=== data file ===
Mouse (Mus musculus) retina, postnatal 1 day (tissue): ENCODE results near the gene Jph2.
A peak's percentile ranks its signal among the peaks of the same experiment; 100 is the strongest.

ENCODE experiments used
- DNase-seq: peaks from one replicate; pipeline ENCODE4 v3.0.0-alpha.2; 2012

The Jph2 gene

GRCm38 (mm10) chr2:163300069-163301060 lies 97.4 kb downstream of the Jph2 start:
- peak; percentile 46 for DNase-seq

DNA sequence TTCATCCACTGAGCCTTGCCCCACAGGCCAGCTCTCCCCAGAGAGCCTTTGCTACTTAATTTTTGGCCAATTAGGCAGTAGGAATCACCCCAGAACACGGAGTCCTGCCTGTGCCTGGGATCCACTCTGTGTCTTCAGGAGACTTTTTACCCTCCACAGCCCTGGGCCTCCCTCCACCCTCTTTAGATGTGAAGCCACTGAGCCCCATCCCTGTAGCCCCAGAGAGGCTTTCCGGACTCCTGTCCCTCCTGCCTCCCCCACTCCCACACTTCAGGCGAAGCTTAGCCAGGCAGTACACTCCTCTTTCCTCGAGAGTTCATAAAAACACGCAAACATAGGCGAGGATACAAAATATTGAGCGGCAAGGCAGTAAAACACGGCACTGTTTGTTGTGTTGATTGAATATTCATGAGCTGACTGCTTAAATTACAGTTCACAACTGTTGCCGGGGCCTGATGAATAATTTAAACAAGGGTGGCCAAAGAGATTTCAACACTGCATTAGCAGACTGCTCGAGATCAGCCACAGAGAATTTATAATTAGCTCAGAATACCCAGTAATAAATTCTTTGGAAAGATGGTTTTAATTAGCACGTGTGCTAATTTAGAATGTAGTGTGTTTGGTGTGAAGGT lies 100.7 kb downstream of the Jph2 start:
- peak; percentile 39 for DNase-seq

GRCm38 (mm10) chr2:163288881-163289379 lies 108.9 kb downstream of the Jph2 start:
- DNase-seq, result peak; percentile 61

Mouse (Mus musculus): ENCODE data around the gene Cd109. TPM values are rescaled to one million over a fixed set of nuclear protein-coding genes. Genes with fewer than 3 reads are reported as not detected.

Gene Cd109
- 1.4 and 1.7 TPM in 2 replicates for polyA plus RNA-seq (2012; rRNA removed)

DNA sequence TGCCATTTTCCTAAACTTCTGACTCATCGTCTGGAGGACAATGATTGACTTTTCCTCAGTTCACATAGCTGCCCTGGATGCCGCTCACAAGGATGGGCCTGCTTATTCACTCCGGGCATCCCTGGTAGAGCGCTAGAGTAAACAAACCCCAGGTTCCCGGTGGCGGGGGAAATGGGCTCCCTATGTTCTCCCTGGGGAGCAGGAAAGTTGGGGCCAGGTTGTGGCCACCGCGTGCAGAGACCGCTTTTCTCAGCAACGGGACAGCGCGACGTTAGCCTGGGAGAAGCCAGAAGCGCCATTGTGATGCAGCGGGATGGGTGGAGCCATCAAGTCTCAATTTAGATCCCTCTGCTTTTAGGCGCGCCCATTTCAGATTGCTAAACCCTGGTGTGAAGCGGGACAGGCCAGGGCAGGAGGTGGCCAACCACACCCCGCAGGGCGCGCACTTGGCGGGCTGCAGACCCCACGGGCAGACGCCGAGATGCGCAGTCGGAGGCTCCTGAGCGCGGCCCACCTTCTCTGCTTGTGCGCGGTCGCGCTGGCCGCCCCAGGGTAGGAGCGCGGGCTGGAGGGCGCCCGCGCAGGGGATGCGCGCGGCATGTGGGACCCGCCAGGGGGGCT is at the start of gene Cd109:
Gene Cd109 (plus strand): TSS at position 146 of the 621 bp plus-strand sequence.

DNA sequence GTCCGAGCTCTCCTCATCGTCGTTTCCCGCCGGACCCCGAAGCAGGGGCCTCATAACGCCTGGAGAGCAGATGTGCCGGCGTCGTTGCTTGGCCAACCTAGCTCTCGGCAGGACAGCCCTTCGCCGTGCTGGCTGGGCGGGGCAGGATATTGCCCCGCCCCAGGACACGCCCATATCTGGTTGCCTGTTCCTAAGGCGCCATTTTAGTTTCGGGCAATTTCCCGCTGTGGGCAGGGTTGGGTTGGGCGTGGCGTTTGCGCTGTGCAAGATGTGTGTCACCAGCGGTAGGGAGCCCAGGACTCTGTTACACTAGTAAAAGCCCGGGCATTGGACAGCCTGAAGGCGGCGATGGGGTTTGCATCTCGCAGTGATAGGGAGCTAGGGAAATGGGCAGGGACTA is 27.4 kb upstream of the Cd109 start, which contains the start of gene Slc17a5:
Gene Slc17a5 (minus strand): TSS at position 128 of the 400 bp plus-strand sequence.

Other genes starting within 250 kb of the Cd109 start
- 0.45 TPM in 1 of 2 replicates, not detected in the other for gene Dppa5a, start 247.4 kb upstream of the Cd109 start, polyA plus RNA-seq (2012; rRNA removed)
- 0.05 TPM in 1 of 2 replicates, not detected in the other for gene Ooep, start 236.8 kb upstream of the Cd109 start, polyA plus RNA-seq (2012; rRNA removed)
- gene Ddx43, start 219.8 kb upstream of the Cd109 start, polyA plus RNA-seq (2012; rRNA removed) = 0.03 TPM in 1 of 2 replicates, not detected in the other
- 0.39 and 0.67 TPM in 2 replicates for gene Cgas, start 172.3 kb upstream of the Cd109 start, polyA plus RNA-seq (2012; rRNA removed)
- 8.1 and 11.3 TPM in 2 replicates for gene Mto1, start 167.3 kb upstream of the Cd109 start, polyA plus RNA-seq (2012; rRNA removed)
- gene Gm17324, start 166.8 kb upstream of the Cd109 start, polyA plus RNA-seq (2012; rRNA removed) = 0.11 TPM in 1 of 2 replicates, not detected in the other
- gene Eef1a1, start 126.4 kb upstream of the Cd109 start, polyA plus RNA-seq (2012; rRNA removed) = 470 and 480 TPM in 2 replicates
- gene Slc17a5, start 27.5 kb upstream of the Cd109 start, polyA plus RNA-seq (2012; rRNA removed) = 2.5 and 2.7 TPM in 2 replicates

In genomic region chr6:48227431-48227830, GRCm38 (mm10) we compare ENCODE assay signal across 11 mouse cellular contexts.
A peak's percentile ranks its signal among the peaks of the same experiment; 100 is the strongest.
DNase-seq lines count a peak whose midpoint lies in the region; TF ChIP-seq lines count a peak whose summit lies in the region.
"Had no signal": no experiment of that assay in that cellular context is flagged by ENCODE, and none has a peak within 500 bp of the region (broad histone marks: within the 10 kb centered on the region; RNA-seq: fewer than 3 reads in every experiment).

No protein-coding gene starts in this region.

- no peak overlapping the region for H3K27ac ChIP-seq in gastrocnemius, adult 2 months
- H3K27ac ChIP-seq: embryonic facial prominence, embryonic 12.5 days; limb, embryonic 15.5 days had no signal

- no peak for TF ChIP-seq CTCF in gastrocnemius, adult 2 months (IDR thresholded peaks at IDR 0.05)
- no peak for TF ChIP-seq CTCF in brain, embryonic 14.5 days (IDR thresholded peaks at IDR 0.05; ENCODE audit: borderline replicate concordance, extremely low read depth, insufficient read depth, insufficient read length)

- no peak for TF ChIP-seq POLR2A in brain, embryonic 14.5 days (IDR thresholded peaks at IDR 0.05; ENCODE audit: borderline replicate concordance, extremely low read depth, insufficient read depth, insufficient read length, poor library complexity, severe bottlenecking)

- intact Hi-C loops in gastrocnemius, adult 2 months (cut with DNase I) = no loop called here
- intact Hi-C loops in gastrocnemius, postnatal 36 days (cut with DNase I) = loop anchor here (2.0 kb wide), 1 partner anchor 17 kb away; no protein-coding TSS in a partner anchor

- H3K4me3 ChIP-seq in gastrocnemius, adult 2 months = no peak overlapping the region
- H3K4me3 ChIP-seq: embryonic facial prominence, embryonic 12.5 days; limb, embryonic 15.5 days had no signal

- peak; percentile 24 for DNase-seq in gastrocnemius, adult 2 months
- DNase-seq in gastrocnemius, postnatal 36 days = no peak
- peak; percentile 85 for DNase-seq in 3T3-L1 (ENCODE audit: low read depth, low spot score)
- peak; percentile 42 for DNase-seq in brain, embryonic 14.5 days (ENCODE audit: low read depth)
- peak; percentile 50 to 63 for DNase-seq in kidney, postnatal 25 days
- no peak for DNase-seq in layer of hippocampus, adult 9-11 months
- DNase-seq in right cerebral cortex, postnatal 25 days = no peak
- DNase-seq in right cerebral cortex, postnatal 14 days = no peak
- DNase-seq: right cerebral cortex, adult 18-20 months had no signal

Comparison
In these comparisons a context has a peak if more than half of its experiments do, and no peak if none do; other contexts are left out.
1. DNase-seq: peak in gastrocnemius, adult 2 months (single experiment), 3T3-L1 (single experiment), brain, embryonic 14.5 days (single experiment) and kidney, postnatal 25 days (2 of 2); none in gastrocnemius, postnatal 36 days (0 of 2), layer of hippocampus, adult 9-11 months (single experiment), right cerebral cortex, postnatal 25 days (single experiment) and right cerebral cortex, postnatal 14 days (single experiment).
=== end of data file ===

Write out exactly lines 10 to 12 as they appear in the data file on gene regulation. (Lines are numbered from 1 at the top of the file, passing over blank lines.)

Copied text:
GRCm38 (mm10) chr2:163288881-163289379 lies 108.9 kb downstream of the Jph2 start:
- DNase-seq, result peak; percentile 61

Mouse (Mus musculus): ENCODE data around the gene Cd109. TPM values are rescaled to one million over a fixed set of nuclear protein-coding genes. Genes with fewer than 3 reads are reported as not detected.